Buzzards Bay Fishing Report – May 25, 2018

Mike Thomas at M & D’s reported that the upper stretches of the west entrance to the Canal are still producing quality bass, up to the 30-pound class on plugs and jigs. There have been plenty of boats around the Onset area and fishing there requires patience since crowding has been an issue at times.

Miles Ochs with a sea bass caught during a post-work trip in Buzzards Bay this week.

Spook style plugs in bone or mackerel, whether one prefers Jumpin’ Minnows, Super Spooks, Hydro Pencils, or others, have been top choices, with black/silver combinations effective when there are herring around. The Daiwa SP Minnow is another good choice, especially when the fish are holding just a bit deeper in the water column.

The incoming or east running currents have been best for topwater plugging and once that activity slows down later in the morning, most boaters have been making the switch over to soft plastic jigs, especially the paddle tail style.

The Mashnee Flats continue to produce numerous schoolies and the occasional larger bass for fly and light tackle anglers using assorted sand eel imitations, with the latter favoring weighted and unweighted soft plastics such as the Hogy Skinny series.

Shore anglers are also doing very well on bass up to 30-inches in numerous shore spots, with pencil poppers, spooks, and soft plastics all effective up inside the Wareham rivers; Mike said he knows of several legal-sized bass taken from behind his store, with the average about one such fish for every schoolie.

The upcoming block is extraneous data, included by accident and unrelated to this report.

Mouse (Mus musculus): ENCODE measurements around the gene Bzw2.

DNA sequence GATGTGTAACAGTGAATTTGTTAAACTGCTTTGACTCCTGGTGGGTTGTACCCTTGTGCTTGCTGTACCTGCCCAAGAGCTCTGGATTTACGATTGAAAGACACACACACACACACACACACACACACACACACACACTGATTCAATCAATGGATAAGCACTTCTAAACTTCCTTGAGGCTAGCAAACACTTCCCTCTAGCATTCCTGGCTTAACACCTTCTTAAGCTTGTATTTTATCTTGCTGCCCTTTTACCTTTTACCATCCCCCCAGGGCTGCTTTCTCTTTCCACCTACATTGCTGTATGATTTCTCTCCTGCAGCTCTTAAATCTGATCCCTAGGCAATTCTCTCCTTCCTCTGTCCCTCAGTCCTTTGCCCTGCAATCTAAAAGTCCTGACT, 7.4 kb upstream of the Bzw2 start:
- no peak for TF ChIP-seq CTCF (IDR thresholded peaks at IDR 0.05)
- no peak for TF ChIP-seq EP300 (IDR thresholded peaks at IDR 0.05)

The black sea bass bite has really picked up, with a good number of boats concentrating around Cleveland Light, but the reality is that the fishing is really good in so many spots around the upper bay that you could have non-stop action and pick up your limit in short order without seeing another boat. Rigs that feature a loop on the bottom to which a chartreuse or pink Spro Jig or Crippled Herring is attached, with one or two dropper loops tipped with a 1/0 or 2/0 bait hook tipped with squid will almost guarantee attention from sea bass and large scup; this rig is so effective that Mike Thomas has been tying them ready made for customers. If you only want sea bass, then lures along are the way to go. Mike said that the average sea bass right now is about 3.5-pounds and there are so many around that he had at least one report of them feeding on the surface like a school of bluefish or bass.

Related Posts